Some of the types of therapies are the same or very similar to those used for people with AP (acquired Prosopagnosia). This is a listing of a few of the most common types of therapies:
- Comparison of photos of unknown and known faces
- Schematic faces, meaning faces reduced to lines
- Learning face-name associations
- Benton Face Recognition Task in where the participant should identify which face of a selection of faces best matches the target face
- Comparison of photos of unknown and known faces with and without hair
- Faces that look similar or the same should be matched into pairs
- Recognize and distinguish between distorted faces and normal ones
- Mooney Faces Task where the face consists only of black and white areas and must be recognized whether it is a face or not
- Participants’ attention is drawn to prominent facial features
- Two faces are shown and participants should determine age and gender
- Faces must be judged by emotions or expressions
- Jane Task with detection of spacing, feature, and contour changes
To give a little more insight into a few of the many types of therapies, here a little more informationen about these methods and what goal should be achieved:
One type of compensatory therapy is to learn how to recognize a person’s face based on 5 characteristic features. In this case, the persons are known to the patient. These can be features such as the shape of the face, the width of the nostrils, shape of the eyebrows, freckles or wrinkles. In this way it can be achieved that certain features can be remembered better and therefore it is easier to recognize a person. This kind of therapy brings improvements especially in children.
An example of remedial treatment approaches is to divide the face into two areas – distance between eye and eyebrows and mouth and nose – and then categorize them. The goal, after some attempts, should be that people with DP can focus on several features at the same time, allowing them to process rather unfamiliar faces holistically in the brain.
Completely different therapeutic approaches have also been tried. For example, it has been found that intranasal inhalation of oxytocin can improve the processing of faces. Oxytocin is a hormone produced in the brain that can influence the processing strategy in the brain. It was also discovered that much more time is spent looking at the eye region. It is believed that the eye region provides important information about who the other person is. This is therefore associated with prosopagnosics, as they spend little time looking at the eye area from the opposite. After giving this hormone and doing various tasks, better performance was observed in some people with DP.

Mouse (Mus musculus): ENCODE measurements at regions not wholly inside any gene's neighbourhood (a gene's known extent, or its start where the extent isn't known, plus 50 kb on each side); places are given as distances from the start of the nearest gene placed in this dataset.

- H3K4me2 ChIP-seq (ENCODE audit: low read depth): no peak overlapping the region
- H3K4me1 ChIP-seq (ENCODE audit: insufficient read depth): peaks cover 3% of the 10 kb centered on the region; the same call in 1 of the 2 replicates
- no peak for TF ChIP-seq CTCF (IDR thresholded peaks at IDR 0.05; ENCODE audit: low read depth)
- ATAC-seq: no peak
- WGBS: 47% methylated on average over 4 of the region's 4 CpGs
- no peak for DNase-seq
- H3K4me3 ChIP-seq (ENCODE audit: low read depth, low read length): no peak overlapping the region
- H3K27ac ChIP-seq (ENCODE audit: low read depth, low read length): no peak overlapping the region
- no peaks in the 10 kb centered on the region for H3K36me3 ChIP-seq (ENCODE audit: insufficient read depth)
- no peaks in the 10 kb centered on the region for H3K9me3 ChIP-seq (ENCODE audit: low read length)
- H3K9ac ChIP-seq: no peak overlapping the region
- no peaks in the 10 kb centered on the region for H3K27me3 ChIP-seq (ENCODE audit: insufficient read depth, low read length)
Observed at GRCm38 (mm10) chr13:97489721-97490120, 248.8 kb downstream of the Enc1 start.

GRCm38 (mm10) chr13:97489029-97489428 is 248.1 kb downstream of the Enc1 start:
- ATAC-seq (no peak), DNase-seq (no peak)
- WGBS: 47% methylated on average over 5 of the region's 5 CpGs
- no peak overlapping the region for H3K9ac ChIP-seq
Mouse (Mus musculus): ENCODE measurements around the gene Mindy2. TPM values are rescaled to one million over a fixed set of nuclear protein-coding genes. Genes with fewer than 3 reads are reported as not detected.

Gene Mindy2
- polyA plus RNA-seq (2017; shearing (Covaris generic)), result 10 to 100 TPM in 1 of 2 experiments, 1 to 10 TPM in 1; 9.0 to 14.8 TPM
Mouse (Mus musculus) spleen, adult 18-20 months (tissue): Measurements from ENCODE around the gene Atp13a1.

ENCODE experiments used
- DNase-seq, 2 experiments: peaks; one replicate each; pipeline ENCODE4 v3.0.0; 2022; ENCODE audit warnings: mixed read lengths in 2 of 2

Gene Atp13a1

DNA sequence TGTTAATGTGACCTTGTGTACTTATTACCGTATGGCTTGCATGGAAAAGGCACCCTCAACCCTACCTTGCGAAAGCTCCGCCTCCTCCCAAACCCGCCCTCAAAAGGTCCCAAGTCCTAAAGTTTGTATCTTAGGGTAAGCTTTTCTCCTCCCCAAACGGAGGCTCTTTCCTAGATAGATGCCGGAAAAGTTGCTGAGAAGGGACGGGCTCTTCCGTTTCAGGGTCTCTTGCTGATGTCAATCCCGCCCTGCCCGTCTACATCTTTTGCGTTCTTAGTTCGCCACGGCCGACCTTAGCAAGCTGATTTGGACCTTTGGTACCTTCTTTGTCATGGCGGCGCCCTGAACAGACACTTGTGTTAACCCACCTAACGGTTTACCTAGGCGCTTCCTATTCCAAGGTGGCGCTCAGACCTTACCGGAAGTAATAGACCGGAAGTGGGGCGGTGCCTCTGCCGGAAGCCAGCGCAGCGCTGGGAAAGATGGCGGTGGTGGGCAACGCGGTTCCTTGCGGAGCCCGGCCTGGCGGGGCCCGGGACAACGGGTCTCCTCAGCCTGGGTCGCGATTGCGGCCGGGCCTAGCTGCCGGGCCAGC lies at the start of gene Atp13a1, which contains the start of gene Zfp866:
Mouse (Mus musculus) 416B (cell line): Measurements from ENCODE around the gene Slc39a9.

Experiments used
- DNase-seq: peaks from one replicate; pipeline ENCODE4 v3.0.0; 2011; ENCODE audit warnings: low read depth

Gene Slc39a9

Types of therapies that are most likely to be successful are those where familiar faces are to be learned and recognized using additional information.
The goal of these therapies is to eventually be able to better perceive and distinguish facial features, to reduce dependence on certain characteristics or accessories, and to be able to recognize familiar people more likely. However, because these therapies bring little or at least no long-term improvement, it is still advised to use alternative strategies, such as learning how the important people around them talk, walk, or what style of clothing they have. Probably the most important thing is that programs are adapted to the person’s problem, otherwise therapies have little to no success.
- Face Processing Improvements in Prosopagnosia: Successes and Failures over the last 50 years, Joe DeGutis, Christopher Chiu, Mallory E Grosso, Sarah Cohan (8.2014), https://www.researchgate.net/publication/264940858_Face_Processing_Improvements_in_Prosopagnosia_Successes_and_Failures_over_the_last_50_years
- Developmental prosopagnosia: A case analysis and treatment study, Lyndsey Nickels, Pamela Joy (09.2006) http://www.researchgate.net/publication/47677051_Developmental_prosopagnosia_A_case_analysis_and_treatment_study
- Training of familiar face recognition and visual scan paths for faces in a child with congenital prosopagnosia, Laura Schmalzl, Romina Palermo, Melissa Jayne Green, Ruth Brunsdon (08.2008), https://www.researchgate.net/publication/23187083_Training_of_familiar_face_recognition_and_visual_scan_paths_for_faces_in_a_child_with_congenital_prosopagnosia